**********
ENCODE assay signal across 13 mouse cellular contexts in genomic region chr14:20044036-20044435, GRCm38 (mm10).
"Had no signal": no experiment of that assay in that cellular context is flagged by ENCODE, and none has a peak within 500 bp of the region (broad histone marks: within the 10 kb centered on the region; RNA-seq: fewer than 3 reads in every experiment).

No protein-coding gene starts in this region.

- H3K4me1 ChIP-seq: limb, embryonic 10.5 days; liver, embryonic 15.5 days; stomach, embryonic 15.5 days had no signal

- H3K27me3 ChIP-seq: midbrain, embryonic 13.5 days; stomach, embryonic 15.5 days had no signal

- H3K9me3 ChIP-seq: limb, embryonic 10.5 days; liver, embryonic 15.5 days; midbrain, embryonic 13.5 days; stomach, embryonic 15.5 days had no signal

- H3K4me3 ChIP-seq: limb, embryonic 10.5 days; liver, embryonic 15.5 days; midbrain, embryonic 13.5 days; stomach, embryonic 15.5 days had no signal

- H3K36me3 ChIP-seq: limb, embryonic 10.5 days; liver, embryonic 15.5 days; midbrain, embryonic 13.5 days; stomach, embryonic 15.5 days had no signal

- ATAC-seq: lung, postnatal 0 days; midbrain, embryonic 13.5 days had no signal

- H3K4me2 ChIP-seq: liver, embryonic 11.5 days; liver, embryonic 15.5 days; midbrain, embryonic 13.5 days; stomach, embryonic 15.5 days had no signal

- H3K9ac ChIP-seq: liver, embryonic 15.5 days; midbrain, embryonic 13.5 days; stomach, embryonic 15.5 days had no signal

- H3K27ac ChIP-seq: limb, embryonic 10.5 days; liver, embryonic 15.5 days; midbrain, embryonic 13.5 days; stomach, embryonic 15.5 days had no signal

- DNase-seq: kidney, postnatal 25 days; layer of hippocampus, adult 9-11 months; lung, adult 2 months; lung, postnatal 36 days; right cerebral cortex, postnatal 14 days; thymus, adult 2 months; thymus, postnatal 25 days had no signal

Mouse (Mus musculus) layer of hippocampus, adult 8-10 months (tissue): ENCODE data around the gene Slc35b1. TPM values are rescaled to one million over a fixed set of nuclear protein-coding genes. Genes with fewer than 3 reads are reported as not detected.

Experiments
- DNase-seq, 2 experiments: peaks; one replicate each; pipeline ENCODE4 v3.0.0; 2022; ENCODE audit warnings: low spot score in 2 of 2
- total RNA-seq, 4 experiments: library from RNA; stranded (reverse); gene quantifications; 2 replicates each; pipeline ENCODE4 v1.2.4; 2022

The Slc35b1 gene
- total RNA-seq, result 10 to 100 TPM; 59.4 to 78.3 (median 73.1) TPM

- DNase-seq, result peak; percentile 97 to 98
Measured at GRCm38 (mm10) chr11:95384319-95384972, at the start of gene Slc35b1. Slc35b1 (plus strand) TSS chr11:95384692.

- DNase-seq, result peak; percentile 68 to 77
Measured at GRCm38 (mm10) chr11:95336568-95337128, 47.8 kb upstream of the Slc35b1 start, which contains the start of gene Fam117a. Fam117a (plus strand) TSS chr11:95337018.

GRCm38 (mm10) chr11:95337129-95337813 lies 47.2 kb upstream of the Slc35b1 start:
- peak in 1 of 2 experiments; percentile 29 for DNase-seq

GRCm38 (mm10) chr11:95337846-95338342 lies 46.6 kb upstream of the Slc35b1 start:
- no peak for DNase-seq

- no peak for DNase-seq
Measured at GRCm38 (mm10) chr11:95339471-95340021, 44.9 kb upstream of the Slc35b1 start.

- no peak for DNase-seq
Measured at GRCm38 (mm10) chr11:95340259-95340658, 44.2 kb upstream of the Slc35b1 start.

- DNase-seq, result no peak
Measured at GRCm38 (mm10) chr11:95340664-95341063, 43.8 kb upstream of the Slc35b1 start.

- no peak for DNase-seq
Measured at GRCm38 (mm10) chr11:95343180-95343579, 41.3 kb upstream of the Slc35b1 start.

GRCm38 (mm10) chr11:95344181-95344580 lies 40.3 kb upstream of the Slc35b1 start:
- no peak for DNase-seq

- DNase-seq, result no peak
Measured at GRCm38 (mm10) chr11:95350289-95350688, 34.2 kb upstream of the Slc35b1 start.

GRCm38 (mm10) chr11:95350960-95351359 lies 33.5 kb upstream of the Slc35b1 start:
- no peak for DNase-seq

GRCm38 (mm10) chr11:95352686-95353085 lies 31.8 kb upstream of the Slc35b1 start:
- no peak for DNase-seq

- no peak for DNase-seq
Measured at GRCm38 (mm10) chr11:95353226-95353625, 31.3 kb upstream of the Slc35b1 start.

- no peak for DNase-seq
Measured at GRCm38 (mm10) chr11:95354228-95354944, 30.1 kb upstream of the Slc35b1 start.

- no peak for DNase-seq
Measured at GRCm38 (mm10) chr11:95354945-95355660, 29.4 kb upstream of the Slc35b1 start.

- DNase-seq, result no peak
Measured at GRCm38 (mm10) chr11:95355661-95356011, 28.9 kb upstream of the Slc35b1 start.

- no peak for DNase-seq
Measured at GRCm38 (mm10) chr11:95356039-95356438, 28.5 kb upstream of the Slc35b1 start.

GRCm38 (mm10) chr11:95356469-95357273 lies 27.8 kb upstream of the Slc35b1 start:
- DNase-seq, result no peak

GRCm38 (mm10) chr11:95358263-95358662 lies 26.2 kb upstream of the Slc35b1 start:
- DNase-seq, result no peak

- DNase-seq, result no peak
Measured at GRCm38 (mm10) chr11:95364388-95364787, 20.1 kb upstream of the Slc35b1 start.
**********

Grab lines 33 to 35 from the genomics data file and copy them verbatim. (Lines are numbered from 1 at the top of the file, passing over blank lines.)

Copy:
Measured at GRCm38 (mm10) chr11:95340664-95341063, 43.8 kb upstream of the Slc35b1 start.

- no peak for DNase-seq
Measured at GRCm38 (mm10) chr11:95343180-95343579, 41.3 kb upstream of the Slc35b1 start.